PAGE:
Advanced personal vaporizers come with or are compatible with rebuildable pieces, like tanks and atomizers. By “rebuildable” the manufacturer means a device does not have to be disposed of when the wick becomes yucky. It can take a while for this to happen, after which you would ordinarily throw out a tank and replace it.
The same is true of atomizers: they lose their ability to heat liquid or they lose their consistency, so you throw them out. A lot of atomizers and tanks are made cheaply and cannot be taken apart easily, so they are essentially disposable items.
When you first use an electronic cigarette, probably a mini like a Volt, Eversmoke, or a Halo, you use disposable parts in spite of the fact that your device is rechargeable. Maybe you tried disposable e-cigs and were appalled by the capacity for waste inherent in using these convenient items. Rechargeable e-cigs seemed like a much better idea for the environment and your wallet.
Mini cigs work with cartomizers: atomized e-liquid cartridges. Each one has a built-in atomizer so each refill will heat properly during the life of the liquid. Both the tank and the atomizer are disposed of when liquid runs out.
Blank cartomizers can be refilled, but they also come with built-in atomizers. These cannot be rebuilt; the wick or cotton inside the atomizer will become dirty or dry at which time the whole thing must be thrown out or, if your e-cig company runs a recycling program, you can send them back to the company, perhaps receiving reward points as an incentive.
It takes a while to become used to this new technology and to feel confident about disassembling parts into smaller pieces. If you get the process wrong that error could short-circuit the battery which will melt your atomizer.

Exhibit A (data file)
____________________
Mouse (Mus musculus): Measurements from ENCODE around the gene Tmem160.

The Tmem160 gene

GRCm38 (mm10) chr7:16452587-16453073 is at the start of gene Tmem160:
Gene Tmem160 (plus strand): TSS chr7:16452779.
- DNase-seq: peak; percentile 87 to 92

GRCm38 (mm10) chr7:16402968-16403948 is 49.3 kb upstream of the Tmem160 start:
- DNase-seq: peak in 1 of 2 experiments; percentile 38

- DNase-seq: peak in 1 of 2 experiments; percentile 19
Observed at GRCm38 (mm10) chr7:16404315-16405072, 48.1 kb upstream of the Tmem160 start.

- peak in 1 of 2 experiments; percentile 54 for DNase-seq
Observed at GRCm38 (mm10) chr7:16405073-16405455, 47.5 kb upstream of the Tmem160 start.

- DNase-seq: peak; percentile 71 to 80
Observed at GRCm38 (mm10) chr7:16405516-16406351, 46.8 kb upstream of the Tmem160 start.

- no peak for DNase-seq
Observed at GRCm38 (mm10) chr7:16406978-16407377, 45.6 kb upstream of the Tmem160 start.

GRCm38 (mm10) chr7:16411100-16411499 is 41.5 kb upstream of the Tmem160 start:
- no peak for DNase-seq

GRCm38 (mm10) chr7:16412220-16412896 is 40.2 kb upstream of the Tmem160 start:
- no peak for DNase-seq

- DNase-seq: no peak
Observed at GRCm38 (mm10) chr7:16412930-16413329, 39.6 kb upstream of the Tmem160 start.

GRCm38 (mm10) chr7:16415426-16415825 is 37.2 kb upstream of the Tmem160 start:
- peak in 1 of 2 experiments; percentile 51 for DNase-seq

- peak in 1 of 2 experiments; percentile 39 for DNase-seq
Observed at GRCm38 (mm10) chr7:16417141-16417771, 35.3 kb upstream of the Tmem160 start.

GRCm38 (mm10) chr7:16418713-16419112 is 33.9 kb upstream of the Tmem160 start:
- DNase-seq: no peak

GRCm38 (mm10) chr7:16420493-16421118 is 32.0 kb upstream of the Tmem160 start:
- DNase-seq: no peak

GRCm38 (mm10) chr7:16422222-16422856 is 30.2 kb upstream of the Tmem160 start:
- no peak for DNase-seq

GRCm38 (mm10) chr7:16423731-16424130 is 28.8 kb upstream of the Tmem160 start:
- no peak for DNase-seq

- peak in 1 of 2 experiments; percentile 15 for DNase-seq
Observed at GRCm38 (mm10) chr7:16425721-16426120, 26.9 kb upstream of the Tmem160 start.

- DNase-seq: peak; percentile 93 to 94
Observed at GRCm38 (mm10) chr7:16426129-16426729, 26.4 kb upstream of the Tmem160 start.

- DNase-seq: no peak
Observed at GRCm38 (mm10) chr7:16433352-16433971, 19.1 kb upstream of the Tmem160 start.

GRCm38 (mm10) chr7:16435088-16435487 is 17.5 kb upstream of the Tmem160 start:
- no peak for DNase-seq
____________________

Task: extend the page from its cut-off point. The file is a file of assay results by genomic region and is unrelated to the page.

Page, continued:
That warning aside, loads of consumers are happily rebuilding their atomizers and tanks without concern. Maybe they blew a couple of devices in the early days, but their experience has been posted on the internet in video and written formats to share with consumers who are new to rebuilding.
There are three advantages to buying rebuildable pieces. Firstly, though it is expensive to buy parts and RBAs or rebuildable tanks are costlier at the start, they pay for themselves after multiple rebuilds when you would otherwise have bought new atomizers and tanks.
That saves money and also cuts down on the garbage you add to landfills. Meanwhile, experienced rebuilders say they get a lot more vapor and enhanced flavor because they can change resistance on their atomizers. This means they adjust the heat created by a certain voltage (usually 3.7 or 4.2 volts, although variable voltage devices reach as much as 6.0 volts).
Brands and Models of RBAs and Tanks
Kanger makes a very popular, user-friendly, and affordable Pro-Tank (now in Version 3.0) which is designed to be taken apart. SmokTech also carries a few of these, including one for the Magneto and an RSST (about $35). An AGA-T3 RBA costs around $40, while the squat AGI Drip and Tank RBA is roughly the same. For about $30 buy an AGA TP DC (dual coil) Rebuildable.
The IGO W2 costs a few dollars less, but a long, narrow Phoenix Style RBA is priced a bit higher. For high-end mechanical mods it is possible to pay over $100 for the atomizer alone.
Accessories for Rebuildables
Here is what you will need if you are going to rebuild your own atomizers or atomizer tanks:
• Silica wick
• Kanthal wire
• Tools like needle-nosed pliers, nail clippers, and a tiny screw driver
• A blow torch or lighter (nothing big)
Be prepared to apply your own ingenuity to the process too, which is what experienced consumers have done along the way. After wrapping coil around the wick they separate each piece because if the layers touched that would cause a circuit to short. To do this some apply their needle-nosed pliers between the layers, but toothpicks have come in handy too.
The torch or lighter provides three things: it sterilizes the wire but also makes it more pliable for a time before helping you to fix it in place prior to adding it to an atomizer.
Most handy individuals own enough screwdrivers to find one with a tiny head for atomizer screws. If you do not, a number of retailers sell these attached to a keychain, while some kits supply customers with screwdrivers of the correct size.
Nail clippers are for cutting the wire. You could use wire cutters, but the wire gauge is not thick. Read or watch several tutorials and you can see that consumers have come up with many ways to achieve their goals.
The only parts which you are removing from the rebuildable atomizer are the wick and coil. Everything else remains, so keep your area tidy. Some of the parts are minute.